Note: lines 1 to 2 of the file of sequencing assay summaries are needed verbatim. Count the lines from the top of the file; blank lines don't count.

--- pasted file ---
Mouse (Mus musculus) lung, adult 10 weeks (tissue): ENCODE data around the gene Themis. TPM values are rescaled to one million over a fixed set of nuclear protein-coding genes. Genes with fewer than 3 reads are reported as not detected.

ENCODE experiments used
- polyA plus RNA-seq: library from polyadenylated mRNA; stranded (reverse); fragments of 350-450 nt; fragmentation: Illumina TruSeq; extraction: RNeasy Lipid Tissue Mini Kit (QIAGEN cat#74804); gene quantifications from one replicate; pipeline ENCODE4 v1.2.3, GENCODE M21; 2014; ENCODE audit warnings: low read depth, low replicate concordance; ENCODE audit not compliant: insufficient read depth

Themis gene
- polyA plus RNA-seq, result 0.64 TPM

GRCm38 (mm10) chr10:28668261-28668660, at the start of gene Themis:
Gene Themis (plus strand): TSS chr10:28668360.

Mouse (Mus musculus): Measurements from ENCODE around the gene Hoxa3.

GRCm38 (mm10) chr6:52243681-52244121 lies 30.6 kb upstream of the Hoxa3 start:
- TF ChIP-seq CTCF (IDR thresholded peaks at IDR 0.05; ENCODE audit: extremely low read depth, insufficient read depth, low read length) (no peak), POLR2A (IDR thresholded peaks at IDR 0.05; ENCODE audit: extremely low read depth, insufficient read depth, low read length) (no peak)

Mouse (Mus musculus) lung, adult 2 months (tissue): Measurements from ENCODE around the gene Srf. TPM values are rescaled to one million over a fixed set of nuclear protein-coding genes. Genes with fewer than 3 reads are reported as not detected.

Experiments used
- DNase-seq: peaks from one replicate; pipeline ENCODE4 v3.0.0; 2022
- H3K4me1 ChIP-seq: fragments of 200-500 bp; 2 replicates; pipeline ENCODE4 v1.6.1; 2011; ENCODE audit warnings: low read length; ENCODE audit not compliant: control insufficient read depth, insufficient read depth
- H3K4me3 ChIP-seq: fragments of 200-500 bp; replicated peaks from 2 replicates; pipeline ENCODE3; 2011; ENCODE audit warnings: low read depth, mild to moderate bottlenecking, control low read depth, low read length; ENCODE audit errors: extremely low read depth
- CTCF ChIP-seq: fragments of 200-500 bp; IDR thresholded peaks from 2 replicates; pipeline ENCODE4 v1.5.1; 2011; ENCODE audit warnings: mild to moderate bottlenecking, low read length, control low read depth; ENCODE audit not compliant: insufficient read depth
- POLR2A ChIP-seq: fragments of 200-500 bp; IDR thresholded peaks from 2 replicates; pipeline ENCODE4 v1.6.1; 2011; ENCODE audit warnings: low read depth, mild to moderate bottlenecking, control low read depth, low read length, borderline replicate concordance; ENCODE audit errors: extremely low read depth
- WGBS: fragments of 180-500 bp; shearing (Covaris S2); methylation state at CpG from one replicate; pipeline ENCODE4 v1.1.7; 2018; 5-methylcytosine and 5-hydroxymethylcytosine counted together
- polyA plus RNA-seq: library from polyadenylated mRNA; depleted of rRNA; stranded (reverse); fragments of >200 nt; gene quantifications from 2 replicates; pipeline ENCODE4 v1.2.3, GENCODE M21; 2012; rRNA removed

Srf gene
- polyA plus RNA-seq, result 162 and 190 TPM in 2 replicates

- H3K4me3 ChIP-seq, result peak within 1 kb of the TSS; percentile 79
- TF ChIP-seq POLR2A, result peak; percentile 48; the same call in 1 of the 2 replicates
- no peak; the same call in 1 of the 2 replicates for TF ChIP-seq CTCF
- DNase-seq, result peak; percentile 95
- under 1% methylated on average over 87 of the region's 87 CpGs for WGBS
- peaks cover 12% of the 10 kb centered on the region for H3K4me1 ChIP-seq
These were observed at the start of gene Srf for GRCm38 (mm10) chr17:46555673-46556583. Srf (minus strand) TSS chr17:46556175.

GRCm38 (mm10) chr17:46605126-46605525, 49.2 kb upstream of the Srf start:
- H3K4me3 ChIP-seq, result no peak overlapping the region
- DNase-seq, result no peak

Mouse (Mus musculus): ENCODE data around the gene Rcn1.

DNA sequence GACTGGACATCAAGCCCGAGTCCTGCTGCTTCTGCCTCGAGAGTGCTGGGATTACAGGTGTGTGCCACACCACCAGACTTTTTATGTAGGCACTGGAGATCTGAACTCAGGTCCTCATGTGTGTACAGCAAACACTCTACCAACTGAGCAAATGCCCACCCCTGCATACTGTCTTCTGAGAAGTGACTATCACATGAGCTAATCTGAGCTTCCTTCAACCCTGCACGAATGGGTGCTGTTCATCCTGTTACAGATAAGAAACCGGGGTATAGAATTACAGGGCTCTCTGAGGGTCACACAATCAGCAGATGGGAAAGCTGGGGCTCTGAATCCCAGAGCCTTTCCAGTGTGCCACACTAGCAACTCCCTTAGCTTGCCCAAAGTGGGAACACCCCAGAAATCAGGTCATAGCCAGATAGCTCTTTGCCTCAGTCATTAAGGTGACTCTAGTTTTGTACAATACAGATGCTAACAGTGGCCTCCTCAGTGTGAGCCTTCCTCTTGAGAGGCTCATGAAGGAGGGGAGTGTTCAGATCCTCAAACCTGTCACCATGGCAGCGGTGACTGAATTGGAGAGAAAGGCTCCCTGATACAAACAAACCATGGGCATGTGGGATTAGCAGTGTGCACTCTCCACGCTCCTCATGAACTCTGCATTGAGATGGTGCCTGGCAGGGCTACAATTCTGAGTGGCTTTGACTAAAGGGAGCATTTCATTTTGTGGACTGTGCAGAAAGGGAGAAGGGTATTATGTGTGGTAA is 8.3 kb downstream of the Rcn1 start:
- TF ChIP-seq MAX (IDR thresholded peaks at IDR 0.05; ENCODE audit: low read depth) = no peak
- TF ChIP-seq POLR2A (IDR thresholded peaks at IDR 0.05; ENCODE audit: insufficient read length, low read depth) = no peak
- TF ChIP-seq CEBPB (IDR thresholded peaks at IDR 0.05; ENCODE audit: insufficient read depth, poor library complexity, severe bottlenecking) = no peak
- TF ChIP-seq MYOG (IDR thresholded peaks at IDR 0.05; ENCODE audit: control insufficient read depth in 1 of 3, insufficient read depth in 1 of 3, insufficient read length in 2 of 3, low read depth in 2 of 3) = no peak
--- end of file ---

Mouse (Mus musculus) lung, adult 10 weeks (tissue): ENCODE data around the gene Themis. TPM values are rescaled to one million over a fixed set of nuclear protein-coding genes. Genes with fewer than 3 reads are reported as not detected.

ENCODE experiments used